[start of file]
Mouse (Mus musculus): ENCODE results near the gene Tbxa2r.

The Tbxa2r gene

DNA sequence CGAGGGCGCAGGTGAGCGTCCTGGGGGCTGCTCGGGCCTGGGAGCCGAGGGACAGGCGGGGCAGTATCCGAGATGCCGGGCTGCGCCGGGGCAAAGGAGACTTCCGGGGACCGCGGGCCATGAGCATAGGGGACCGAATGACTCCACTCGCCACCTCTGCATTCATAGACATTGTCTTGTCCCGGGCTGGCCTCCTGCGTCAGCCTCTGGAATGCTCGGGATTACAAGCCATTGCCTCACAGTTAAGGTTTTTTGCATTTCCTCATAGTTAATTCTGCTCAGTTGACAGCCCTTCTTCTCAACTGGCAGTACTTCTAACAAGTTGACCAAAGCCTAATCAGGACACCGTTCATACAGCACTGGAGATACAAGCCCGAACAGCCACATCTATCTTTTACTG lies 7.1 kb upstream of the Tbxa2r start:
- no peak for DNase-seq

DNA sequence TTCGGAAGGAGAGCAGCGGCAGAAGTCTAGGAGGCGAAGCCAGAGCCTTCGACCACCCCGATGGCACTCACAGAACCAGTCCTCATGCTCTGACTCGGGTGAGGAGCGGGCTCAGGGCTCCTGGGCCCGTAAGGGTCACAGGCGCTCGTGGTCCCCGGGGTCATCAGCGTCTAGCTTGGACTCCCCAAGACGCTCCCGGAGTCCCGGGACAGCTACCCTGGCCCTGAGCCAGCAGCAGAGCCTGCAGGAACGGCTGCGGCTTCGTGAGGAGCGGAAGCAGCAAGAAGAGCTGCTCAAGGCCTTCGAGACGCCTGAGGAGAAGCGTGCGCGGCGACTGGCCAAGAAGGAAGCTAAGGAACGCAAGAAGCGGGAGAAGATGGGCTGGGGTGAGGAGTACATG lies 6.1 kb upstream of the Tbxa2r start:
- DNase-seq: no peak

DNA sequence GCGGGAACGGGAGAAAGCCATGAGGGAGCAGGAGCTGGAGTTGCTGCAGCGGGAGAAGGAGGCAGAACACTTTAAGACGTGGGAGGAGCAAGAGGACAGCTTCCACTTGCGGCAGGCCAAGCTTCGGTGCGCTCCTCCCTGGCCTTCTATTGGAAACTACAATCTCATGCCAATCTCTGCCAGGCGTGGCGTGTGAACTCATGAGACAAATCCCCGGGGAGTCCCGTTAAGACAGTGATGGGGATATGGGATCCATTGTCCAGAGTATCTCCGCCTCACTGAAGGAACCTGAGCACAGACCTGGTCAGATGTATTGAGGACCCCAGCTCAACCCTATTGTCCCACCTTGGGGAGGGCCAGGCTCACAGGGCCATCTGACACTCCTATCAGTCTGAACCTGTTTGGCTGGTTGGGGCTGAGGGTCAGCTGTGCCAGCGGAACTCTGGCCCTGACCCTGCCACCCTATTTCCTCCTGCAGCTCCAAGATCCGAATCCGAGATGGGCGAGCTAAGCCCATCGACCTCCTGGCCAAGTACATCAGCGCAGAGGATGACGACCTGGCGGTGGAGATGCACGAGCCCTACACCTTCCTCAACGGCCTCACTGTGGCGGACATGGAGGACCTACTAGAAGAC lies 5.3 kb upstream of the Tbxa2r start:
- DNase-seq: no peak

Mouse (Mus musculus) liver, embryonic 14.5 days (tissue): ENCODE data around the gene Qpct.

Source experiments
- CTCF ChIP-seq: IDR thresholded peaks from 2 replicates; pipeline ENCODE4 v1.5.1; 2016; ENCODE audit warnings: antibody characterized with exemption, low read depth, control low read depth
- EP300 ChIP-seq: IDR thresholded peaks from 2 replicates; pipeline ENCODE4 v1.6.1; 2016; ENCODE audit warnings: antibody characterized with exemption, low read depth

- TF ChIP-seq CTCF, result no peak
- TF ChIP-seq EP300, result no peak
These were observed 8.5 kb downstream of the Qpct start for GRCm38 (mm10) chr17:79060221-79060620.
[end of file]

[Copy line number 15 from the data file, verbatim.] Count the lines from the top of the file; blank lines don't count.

These were observed 8.5 kb downstream of the Qpct start for GRCm38 (mm10) chr17:79060221-79060620.